• Dean Smith

Abbreviating “2020” Could Leave You Vulnerable to Fraud

Welcome to 2020. It’s a new year and the decade turnover has provided scam artists with a new opportunity to forge documents. On Saturday, January 4, 2020, several news sources reported that authorities are warning that shortening “2020” to just “20” could leave you vulnerable to fraud, pointing out that any document dated with an abbreviated “20,” instead of “2020,” is easily altered by adding two numbers at the end.


CBS explained, saying that a signed dated “1/3/20” could be changed easily by a scammer to read “2019,” “2000,” or any other year from this century. Forgers could use this change to cash an old check or create an unpaid debt.

CNN used this example to show how this could affect credit contracts – or any agreement between a borrower and a lender. Assume you dated this contract “1/4/20,” and miss a month or two of payments for some reason. The lender then attempts to collect the debt that’s owed. Theoretically, the lender could add “19” to the end of “1/4/20,” and argue you owe more than a year’s worth of payments.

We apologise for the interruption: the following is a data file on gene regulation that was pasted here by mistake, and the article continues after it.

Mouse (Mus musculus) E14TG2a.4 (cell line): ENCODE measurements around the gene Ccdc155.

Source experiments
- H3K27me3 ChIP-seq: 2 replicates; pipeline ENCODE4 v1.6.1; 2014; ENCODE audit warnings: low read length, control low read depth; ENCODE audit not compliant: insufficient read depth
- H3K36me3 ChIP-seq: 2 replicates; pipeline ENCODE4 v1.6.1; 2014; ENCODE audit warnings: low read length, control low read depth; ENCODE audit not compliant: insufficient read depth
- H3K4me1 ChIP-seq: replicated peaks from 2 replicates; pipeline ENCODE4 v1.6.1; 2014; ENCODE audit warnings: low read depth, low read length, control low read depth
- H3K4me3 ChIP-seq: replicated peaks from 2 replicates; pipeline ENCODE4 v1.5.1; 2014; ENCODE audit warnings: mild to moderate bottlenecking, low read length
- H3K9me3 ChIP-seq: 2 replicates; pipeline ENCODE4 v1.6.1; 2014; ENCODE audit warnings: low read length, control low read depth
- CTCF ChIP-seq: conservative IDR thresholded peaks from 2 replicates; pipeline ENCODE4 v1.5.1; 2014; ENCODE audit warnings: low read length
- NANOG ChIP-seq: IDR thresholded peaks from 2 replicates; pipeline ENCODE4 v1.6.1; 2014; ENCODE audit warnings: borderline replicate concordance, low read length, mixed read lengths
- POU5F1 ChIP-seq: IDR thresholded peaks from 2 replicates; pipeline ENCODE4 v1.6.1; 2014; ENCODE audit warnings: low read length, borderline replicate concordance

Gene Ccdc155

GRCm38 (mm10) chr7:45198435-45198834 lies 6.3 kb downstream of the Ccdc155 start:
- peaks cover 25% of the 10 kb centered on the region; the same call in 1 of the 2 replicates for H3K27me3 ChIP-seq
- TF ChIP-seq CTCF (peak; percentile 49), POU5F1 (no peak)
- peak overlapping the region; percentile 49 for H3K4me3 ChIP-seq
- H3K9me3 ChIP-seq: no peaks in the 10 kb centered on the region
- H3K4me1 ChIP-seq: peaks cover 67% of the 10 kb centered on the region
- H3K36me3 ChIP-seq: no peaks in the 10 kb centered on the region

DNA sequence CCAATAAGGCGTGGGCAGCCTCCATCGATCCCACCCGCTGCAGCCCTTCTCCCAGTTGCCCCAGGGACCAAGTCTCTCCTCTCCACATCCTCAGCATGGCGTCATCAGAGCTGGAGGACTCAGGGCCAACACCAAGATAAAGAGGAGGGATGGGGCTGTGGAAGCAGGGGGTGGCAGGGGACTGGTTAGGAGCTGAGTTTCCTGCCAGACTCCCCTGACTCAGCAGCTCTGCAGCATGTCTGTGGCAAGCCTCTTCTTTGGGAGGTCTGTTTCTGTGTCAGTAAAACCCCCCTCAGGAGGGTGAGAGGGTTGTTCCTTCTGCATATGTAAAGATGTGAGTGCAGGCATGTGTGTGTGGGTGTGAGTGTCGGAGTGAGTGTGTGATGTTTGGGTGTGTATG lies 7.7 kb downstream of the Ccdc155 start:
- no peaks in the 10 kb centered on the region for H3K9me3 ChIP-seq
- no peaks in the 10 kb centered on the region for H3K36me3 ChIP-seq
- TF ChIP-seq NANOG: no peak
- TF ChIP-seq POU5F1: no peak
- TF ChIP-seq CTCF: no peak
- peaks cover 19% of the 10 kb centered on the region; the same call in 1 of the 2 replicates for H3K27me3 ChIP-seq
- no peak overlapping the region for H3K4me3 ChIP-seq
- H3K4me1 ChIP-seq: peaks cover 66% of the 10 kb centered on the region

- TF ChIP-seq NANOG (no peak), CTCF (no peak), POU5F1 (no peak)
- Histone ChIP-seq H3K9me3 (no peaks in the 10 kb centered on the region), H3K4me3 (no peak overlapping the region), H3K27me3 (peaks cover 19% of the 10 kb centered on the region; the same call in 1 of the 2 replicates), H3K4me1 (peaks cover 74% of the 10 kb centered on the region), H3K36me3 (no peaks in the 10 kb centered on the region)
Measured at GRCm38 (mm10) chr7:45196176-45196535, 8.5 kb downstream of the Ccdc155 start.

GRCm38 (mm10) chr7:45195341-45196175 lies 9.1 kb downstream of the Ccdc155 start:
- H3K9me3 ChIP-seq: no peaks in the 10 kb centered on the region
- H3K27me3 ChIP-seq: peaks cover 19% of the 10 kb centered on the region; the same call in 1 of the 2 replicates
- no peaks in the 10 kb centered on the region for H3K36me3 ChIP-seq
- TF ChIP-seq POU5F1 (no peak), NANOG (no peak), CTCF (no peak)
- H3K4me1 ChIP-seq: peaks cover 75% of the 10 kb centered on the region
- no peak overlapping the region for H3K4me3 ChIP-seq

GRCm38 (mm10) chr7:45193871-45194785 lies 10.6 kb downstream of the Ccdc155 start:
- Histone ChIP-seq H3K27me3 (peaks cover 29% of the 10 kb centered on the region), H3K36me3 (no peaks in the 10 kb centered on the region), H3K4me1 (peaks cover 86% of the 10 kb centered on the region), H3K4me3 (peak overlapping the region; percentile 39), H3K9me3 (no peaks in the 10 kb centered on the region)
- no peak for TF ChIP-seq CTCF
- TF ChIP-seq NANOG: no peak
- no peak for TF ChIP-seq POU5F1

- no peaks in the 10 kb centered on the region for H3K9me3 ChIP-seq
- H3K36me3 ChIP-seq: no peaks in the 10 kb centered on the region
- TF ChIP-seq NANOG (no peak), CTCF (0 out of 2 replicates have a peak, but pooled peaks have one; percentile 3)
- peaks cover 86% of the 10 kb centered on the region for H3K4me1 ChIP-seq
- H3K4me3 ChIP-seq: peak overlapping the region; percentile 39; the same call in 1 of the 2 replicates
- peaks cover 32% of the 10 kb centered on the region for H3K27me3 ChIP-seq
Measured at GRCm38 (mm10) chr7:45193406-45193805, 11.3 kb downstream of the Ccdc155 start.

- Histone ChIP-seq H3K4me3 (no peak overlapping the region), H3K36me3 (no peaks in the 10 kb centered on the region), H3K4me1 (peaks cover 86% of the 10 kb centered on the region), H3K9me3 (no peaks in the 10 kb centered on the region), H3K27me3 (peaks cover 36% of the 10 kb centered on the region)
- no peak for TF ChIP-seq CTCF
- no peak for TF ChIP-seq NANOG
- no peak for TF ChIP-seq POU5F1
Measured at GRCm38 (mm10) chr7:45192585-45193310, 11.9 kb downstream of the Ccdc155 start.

The solution is simple. According to Dusty Rhodes, an auditor in Hamilton County, Ohio. Write out the full date. “It could possibly protect you and prevent legal issues on paperwork,” he tweeted Dusty Rhodes.


Consumer advocates, auditors and police departments around the country have been busy issuing similar warnings, and they’ve been posting on social media.


“Prevent yourself from becoming a victim,” the NYPD 120th Precinct warned.


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